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While you were sleeping: Fed worries about inflation

While you were sleeping: Fed worries about inflation

By Margreet Dietz

Oct. 12 (BusinessDesk) - Wall Street inched higher, with the Dow touching another record high, amid optimism that the latest round of US corporate earnings will justify valuations.

Minutes, released on Wednesday, from the Federal Reserve’s September 19-20 meeting showed that the Federal Open Market Committee was concerned about low inflation readings, though still expected to increase interest rates once more this year.

“Many participants expressed concern that the low inflation readings this year might reflect not only transitory factors, but also the influence of developments that could prove more persistent, and it was noted that some patience in removing policy accommodation while assessing trends in inflation was warranted,” according to the Fed minutes.

“Many participants thought that another increase in the target range later this year was likely to be warranted if the medium-term outlook remained broadly unchanged,” the minutes noted.

Wall Street moved higher. In 2.23pm trading in New York, the Dow Jones Industrial Average eked out a 0.06 percent gain, while the Nasdaq Composite Index crept 0.05 percent higher. In 2.08pm trading, the Standard & Poor’s 500 Index added 0.06 percent.

The Dow touched a record high of 22,858.94.

“Valuations are full, but not stretched at this point in time,” Bill Northey, chief investment officer at US Bank Wealth Management in Helena, Montana, told Reuters. “But that won’t be the lever that drives equity market returns, it does require earnings growth to support performance.”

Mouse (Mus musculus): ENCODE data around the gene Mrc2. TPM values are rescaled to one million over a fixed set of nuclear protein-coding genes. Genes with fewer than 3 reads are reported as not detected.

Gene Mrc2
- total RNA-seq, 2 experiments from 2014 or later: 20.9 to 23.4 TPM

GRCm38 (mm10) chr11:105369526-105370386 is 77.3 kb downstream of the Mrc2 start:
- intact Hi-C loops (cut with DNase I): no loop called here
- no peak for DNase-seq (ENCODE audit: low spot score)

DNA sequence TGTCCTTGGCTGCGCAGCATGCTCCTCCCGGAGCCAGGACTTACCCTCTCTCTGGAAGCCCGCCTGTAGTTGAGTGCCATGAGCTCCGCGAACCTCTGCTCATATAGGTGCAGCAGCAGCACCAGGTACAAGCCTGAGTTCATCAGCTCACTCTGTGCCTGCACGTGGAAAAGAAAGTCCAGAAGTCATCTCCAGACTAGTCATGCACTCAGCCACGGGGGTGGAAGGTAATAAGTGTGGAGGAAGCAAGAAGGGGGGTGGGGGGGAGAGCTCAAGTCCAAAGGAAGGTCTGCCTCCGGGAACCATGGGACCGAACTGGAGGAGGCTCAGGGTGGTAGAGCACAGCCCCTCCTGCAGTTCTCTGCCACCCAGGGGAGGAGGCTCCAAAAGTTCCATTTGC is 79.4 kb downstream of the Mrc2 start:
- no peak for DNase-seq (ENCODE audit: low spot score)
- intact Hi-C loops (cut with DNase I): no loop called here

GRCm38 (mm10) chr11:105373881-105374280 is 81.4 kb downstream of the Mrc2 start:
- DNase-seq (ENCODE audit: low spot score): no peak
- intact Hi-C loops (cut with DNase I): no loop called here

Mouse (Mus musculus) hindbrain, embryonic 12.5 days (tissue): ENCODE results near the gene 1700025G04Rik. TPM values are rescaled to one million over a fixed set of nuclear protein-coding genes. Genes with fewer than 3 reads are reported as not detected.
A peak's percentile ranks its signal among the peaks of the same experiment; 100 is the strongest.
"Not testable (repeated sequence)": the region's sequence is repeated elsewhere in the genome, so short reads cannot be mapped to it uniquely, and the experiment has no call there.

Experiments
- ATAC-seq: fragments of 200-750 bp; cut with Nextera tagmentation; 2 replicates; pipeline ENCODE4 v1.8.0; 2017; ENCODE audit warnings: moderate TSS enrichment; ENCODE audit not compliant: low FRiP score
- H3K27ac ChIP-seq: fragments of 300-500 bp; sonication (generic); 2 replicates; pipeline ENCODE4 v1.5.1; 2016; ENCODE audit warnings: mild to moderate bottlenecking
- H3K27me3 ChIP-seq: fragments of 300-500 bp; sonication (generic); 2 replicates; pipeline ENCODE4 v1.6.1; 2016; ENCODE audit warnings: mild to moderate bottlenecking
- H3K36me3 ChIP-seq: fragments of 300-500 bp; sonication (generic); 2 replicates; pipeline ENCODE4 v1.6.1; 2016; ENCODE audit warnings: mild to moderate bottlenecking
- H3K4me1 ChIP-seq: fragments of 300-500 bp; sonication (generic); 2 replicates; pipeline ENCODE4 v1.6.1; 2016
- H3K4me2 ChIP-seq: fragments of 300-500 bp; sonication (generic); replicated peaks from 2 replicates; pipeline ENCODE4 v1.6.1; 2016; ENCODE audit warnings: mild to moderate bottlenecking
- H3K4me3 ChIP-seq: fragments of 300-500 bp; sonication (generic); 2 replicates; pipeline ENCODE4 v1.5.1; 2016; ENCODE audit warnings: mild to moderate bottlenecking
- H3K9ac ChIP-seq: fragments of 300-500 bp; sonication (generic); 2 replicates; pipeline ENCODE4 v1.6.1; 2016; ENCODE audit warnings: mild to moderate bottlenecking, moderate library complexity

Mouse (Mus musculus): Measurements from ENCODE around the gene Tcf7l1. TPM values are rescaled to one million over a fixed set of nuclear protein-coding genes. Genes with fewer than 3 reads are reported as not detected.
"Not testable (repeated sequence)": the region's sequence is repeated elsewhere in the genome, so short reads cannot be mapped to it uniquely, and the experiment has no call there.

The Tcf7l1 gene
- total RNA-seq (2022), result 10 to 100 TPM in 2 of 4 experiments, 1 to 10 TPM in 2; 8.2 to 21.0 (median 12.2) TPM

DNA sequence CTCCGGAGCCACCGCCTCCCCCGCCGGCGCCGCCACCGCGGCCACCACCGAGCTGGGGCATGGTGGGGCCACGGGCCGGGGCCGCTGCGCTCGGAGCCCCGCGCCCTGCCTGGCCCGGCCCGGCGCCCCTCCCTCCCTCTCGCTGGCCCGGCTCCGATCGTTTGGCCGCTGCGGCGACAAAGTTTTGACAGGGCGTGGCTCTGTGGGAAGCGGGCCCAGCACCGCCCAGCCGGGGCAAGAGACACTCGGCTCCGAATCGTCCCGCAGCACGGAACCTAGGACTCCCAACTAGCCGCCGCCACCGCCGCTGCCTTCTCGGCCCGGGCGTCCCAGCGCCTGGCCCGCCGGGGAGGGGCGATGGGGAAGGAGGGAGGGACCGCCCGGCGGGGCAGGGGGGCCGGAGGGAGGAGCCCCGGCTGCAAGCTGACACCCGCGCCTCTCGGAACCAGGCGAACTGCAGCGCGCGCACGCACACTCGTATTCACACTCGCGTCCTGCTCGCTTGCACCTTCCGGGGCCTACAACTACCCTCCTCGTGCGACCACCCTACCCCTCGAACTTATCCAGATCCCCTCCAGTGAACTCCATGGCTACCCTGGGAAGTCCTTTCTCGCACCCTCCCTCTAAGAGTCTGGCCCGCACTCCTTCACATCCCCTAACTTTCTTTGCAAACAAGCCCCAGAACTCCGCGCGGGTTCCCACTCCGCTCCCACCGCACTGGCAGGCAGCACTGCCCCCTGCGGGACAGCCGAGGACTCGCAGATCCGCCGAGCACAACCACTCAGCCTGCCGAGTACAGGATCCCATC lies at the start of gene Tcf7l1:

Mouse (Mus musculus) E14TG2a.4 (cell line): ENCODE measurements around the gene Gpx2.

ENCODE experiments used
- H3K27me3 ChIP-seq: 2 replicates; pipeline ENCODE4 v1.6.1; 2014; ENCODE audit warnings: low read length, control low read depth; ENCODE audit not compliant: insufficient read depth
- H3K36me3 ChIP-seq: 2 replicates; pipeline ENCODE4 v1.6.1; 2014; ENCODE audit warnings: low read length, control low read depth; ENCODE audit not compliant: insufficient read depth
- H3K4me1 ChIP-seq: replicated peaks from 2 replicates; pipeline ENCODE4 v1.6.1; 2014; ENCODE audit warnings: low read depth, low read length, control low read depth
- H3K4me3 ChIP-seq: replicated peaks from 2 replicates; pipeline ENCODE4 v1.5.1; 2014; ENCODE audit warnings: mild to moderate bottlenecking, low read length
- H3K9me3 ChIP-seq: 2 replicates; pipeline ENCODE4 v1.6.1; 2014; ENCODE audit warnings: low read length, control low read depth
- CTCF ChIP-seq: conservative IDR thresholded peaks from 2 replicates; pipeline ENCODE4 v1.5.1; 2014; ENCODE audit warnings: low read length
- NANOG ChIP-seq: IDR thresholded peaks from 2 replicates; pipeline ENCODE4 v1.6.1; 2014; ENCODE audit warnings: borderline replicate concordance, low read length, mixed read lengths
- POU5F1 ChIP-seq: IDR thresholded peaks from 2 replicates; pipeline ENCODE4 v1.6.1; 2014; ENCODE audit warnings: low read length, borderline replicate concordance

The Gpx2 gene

The Dow rose, led by gains in shares of Wal-Mart Stores and those of Johnson & Johnson, recently up 2.2 percent and 2 percent respectively. Limiting the advance were slides in shares of General Electric and those of Walt Disney, recently down 1.7 percent and 1.4 percent respectively for the biggest percentage declines in the Dow.

Shares of Kroger rallied after the US grocer said it plans to explore strategic alternatives for its convenience store business, including a potential sale.

"Our convenience stores are strong, successful and growing with the potential to grow even more," Kroger Chief Financial Officer Mike Schlotman said in a statement. "We want to look at all options to ensure this part of the business is meeting its full potential. Considering the current premium multiples for convenience stores, we feel it is our obligation as a management team to undertake this review."

Kroger's convenience store business includes 784 convenience stores located across 18 states, the company said. It includes 68 franchise operations.

Kroger's convenience store business generated revenue of US$4 billion, including selling 1.2 billion gallons of fuel, in 2016, the company said.

Shares of Kroger traded 3.1 percent higher at US$21.18 as of 1.27pm in New York after earlier climbing as high as US$22.03.

In Europe, the Stoxx 600 Index finished the day little changed from the previous close. France’s CAC 40 Index inched 0.02 percent lower, while the UK’s FTSE 100 Index slipped 0.06 percent.

Germany’s DAX Index rose 0.17 percent.



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